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      GameDev.net and CRC Press have teamed up to bring a free ebook of content curated from top titles published by CRC Press. The freebook, Practices of Game Design & Indie Game Marketing, includes chapters from The Art of Game Design: A Book of Lenses, A Practical Guide to Indie Game Marketing, and An Architectural Approach to Level Design. The GameDev.net FreeBook is relevant to game designers, developers, and those interested in learning more about the challenges in game development. We know game development can be a tough discipline and business, so we picked several chapters from CRC Press titles that we thought would be of interest to you, the GameDev.net audience, in your journey to design, develop, and market your next game. The free ebook is available through CRC Press by clicking here. The Curated Books The Art of Game Design: A Book of Lenses, Second Edition, by Jesse Schell Presents 100+ sets of questions, or different lenses, for viewing a game’s design, encompassing diverse fields such as psychology, architecture, music, film, software engineering, theme park design, mathematics, anthropology, and more. Written by one of the world's top game designers, this book describes the deepest and most fundamental principles of game design, demonstrating how tactics used in board, card, and athletic games also work in video games. It provides practical instruction on creating world-class games that will be played again and again. View it here. A Practical Guide to Indie Game Marketing, by Joel Dreskin Marketing is an essential but too frequently overlooked or minimized component of the release plan for indie games. A Practical Guide to Indie Game Marketing provides you with the tools needed to build visibility and sell your indie games. With special focus on those developers with small budgets and limited staff and resources, this book is packed with tangible recommendations and techniques that you can put to use immediately. As a seasoned professional of the indie game arena, author Joel Dreskin gives you insight into practical, real-world experiences of marketing numerous successful games and also provides stories of the failures. View it here. An Architectural Approach to Level Design This is one of the first books to integrate architectural and spatial design theory with the field of level design. The book presents architectural techniques and theories for level designers to use in their own work. It connects architecture and level design in different ways that address the practical elements of how designers construct space and the experiential elements of how and why humans interact with this space. Throughout the text, readers learn skills for spatial layout, evoking emotion through gamespaces, and creating better levels through architectural theory. View it here. Learn more and download the ebook by clicking here. Did you know? GameDev.net and CRC Press also recently teamed up to bring GDNet+ Members up to a 20% discount on all CRC Press books. Learn more about this and other benefits here.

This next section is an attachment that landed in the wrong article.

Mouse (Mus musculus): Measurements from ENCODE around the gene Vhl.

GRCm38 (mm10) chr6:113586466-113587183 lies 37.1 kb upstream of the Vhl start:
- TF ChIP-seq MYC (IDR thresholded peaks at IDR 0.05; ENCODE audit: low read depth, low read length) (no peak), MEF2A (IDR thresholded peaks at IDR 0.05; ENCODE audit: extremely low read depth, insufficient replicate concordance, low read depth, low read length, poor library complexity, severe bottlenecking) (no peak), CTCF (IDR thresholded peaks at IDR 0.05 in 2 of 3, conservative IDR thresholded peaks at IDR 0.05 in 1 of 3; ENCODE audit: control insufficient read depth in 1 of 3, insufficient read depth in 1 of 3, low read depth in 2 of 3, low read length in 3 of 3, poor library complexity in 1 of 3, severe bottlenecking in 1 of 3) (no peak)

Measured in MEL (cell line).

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A beginning

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Hello GameDev,

Arhim here starting a new journal. First of all I will make some things clear:

  1. I am a hobbyist programmer who works on projects for fun and learning purposes